Is There a Relationship Between Cancer and the Environment? / / by Marieta Garcia-Bajo

There are inexplicably high rates of esophageal cancer reported in some parts of the world, e.g. East Africa, which has baffled the medical sciences for some time. Scientists from the British Geological Survey and the International Agency for Research on Cancer are working together to see if there are any relationships between those affected by this type of cancer and the environment in which they live. Marieta Garcia-Bajo explains...

In May, I visited the International Agency for Research on Cancer (IARC) - the specialised cancer prevention research agency of the World Health Organization (WHO) - based in the picturesque city of Lyon, France. During my week-long stay, I worked with IARC Postdoc Dan Middleton, a former BGS BUFI student and current Visiting Research Associate at the BGS Centre for Environmental Geochemistry. Our multidisciplinary collaboration shows how geosciences and cancer research converge in a way I would never have predicted.

As part of the Official Development Assistance (ODA) Environmental Geochemistry and Health project, I have been working with Dan to map around 400 cancer registries. These registries hold detailed statistical information about cancer cases worldwide. Currently, the spatial coverage of these registries is only available through descriptive text and some reference maps in the published CI5 volumes.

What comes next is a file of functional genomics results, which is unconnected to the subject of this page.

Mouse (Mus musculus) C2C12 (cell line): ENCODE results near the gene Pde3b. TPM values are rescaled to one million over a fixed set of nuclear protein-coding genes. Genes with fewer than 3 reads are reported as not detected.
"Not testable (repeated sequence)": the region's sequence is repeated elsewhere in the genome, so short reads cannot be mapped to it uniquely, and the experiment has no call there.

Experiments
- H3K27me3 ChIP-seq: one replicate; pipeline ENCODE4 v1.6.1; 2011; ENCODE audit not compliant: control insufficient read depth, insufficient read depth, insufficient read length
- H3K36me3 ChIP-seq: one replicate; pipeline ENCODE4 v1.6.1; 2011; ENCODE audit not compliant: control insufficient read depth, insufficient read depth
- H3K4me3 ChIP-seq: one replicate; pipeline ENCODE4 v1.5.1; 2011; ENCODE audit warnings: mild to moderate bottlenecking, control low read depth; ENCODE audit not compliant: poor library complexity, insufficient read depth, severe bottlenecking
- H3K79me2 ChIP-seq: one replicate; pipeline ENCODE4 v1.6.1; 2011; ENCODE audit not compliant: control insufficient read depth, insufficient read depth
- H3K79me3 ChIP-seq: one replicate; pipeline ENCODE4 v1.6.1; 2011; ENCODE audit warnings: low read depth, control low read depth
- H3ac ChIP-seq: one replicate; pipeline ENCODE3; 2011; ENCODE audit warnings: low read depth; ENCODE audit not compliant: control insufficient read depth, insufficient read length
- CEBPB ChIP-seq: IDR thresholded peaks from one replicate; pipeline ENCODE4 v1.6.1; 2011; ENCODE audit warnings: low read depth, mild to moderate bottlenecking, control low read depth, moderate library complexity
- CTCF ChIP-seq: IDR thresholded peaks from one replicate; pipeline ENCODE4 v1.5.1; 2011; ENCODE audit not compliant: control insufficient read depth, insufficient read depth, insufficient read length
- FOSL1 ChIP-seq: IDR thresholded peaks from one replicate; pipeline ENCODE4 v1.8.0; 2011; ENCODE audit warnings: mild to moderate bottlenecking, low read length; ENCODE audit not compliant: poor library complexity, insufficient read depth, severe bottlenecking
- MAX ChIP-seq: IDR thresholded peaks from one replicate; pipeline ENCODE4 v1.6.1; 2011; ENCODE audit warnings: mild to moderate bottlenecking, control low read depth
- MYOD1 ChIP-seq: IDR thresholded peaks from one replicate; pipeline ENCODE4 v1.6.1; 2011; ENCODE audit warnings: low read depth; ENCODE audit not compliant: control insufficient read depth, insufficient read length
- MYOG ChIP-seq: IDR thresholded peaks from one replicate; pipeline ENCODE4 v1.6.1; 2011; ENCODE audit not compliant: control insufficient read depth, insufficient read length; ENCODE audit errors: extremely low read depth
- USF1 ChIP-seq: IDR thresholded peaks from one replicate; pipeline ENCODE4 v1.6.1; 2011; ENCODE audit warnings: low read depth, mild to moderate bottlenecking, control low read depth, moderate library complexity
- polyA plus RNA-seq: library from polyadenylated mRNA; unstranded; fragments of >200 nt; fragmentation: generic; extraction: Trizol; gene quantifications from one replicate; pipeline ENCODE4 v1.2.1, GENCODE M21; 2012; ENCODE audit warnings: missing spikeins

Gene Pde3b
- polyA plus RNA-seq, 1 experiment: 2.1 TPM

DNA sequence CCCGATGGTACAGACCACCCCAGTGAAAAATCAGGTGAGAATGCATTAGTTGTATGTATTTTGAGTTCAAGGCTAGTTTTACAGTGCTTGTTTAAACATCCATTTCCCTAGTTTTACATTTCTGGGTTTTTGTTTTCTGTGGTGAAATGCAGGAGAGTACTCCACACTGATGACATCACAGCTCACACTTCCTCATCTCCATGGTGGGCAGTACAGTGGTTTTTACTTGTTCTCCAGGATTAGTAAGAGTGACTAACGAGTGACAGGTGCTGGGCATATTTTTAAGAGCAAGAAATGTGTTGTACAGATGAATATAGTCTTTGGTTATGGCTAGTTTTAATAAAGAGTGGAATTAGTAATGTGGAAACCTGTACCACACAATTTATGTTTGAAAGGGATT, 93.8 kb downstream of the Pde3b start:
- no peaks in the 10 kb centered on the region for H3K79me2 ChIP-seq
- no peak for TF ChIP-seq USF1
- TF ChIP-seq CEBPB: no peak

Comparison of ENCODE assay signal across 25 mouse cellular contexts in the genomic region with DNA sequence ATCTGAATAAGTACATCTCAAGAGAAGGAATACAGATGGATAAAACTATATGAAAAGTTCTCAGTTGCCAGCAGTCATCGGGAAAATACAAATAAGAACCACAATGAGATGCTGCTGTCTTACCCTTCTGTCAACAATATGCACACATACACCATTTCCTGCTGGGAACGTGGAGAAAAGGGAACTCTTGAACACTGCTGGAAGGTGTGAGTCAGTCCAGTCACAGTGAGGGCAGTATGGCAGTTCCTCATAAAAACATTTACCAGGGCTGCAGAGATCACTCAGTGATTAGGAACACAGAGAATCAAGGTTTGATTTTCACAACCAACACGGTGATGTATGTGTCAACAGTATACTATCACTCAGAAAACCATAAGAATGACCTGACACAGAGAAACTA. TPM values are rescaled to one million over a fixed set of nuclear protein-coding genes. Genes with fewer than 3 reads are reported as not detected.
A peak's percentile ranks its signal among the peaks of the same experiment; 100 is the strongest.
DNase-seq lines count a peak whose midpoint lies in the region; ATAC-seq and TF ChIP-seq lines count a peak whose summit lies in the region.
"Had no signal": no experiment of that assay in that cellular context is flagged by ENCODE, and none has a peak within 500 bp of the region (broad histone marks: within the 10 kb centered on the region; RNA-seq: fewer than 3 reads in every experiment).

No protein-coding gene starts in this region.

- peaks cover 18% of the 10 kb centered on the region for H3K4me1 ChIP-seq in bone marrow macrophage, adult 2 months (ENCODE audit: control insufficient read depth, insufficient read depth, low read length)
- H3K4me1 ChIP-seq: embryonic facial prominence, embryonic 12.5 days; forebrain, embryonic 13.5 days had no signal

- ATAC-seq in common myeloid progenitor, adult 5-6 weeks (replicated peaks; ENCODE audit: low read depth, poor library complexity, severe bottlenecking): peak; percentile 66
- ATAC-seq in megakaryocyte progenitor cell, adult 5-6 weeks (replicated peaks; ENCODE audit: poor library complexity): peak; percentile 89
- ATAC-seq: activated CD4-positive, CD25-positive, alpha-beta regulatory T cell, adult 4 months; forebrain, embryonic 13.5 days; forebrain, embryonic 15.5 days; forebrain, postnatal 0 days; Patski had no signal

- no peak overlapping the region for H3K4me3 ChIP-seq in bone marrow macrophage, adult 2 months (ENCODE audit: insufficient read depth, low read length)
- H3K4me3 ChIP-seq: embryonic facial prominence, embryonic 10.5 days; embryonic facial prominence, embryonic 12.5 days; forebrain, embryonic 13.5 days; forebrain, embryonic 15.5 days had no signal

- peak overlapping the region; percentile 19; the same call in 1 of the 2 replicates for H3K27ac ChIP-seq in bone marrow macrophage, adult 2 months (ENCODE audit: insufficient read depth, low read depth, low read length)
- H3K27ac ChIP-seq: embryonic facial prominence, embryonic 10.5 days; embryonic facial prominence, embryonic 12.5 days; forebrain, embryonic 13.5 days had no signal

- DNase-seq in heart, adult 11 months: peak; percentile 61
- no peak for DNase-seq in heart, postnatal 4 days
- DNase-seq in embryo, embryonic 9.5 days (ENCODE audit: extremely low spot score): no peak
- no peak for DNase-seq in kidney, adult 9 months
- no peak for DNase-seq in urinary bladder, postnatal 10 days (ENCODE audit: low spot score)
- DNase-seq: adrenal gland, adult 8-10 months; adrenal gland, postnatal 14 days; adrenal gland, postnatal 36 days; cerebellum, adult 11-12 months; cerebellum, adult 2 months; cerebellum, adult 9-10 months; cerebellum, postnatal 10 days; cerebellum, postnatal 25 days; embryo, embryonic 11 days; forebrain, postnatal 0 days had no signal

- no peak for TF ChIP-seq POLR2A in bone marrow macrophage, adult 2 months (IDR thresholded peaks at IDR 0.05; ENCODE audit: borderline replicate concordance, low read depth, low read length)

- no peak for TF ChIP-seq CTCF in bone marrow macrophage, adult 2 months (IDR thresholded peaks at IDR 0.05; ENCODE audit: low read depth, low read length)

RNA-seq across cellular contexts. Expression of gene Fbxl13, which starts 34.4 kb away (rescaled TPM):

The Cancer Incidence volumes

Our work involves creating a GIS database with the spatial extent of each one of these 400 cancer registries.

By the end of the week, we had successfully finalised a draft compilation of all the registries extent in our GIS and now hope to use this database to investigate, in the first instance, the relationship between esophageal cancer and the ground. Possible environmental elements for investigation include soil and water chemistry, altitude and geology.

Map image of the spatial extent of the 400 registries

We hope that these efforts might yield new clues as to what causes such inexplicably high rates of this cancer in some parts of the world, for example East Africa. Furthermore, this proof of concept could pave the way for similar study designs for other cancer types. This project is a truly unique collaboration that aims to bring together expertise in geosciences and epidemiology to create resources for investigations into the causes of cancer – many of which remain elusive.

The visit also gave us the opportunity to host a joint seminar on the uses of GIS with a specific emphasis on applications for environmental health and epidemiology. The seminar was so well attended that people had to stand at the back of the room with capacity of around 80 people. It was great to see such enthusiasm for how GIS could be put to work to solve problems outside our normal geosciences remit. I hope to return to Lyon in the not-too-distant future as the project progresses. Watch this space…

Marieta and Dan at the IARC